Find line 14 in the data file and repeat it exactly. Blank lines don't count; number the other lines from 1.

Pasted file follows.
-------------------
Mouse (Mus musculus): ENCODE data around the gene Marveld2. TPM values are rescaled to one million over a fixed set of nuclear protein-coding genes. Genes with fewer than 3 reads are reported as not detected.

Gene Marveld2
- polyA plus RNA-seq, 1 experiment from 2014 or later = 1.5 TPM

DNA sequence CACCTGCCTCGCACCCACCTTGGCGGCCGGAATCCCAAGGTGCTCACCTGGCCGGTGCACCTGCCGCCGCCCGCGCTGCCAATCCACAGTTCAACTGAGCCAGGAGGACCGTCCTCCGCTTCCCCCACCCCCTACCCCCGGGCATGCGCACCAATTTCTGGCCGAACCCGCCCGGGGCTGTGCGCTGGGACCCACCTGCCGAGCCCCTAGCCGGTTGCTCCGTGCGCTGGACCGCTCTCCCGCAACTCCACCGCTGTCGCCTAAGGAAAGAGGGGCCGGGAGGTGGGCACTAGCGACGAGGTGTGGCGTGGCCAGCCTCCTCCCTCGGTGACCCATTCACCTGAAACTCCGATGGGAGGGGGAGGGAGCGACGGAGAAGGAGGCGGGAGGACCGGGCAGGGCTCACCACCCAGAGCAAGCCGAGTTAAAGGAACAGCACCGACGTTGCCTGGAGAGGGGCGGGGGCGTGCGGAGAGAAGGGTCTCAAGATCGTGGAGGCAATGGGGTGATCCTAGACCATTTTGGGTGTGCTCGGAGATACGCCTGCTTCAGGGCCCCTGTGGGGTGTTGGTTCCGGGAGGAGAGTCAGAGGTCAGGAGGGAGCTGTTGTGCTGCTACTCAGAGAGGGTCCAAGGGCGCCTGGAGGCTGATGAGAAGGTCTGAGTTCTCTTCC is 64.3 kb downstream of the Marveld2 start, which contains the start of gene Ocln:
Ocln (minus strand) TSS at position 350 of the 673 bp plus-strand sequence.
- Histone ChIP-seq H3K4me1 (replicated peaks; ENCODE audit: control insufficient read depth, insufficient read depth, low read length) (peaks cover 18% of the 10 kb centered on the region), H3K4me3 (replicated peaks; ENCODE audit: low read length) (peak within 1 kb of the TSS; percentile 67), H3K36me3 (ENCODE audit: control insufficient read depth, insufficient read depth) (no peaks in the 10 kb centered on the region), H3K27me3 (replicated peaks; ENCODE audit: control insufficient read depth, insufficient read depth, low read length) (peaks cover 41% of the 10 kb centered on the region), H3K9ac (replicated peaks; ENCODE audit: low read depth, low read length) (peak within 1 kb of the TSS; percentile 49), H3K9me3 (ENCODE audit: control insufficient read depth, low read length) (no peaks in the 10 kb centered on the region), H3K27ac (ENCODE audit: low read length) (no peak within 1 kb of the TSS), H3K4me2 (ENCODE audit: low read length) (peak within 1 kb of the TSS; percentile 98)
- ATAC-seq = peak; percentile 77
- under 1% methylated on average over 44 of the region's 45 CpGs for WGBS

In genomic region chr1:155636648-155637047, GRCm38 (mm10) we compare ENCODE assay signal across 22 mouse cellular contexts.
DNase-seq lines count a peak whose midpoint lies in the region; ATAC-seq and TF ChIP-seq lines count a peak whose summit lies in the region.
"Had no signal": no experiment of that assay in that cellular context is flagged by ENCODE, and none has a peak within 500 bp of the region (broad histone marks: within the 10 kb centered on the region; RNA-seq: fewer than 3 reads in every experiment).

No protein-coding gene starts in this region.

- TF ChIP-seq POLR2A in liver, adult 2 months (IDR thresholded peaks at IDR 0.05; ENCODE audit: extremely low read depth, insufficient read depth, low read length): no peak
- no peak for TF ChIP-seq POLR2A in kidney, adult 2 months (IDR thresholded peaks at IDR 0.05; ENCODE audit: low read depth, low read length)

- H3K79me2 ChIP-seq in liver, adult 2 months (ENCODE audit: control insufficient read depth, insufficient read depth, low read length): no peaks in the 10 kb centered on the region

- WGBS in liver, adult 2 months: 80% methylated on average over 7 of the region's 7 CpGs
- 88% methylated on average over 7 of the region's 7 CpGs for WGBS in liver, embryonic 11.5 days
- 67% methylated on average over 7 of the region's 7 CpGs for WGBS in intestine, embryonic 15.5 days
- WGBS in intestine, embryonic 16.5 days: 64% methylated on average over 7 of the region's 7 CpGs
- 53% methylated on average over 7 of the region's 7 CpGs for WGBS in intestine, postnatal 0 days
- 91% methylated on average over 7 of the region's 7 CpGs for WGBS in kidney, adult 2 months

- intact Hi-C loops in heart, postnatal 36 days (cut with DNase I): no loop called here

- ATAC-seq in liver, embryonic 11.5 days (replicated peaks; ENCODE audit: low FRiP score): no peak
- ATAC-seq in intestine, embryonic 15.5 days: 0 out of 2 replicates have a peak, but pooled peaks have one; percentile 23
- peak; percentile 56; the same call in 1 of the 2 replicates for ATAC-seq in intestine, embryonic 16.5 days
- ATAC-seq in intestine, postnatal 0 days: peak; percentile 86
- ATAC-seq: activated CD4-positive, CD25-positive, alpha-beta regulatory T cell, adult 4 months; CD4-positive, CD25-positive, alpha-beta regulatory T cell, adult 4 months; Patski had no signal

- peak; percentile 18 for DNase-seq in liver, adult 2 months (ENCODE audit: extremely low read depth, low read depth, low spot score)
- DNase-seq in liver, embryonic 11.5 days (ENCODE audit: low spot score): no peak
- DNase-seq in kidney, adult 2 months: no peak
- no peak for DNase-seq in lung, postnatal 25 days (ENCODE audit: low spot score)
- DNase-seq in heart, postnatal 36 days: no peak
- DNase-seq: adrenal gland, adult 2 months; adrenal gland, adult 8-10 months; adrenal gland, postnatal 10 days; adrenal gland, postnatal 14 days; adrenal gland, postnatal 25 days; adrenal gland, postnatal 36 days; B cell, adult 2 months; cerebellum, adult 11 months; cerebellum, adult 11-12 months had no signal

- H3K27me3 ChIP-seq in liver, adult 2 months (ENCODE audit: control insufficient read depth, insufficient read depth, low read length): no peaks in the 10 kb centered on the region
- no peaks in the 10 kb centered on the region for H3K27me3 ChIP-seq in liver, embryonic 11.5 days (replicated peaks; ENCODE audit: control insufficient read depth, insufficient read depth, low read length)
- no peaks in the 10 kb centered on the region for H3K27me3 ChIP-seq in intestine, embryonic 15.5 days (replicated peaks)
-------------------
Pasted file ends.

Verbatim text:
- no peak for TF ChIP-seq POLR2A in kidney, adult 2 months (IDR thresholded peaks at IDR 0.05; ENCODE audit: low read depth, low read length)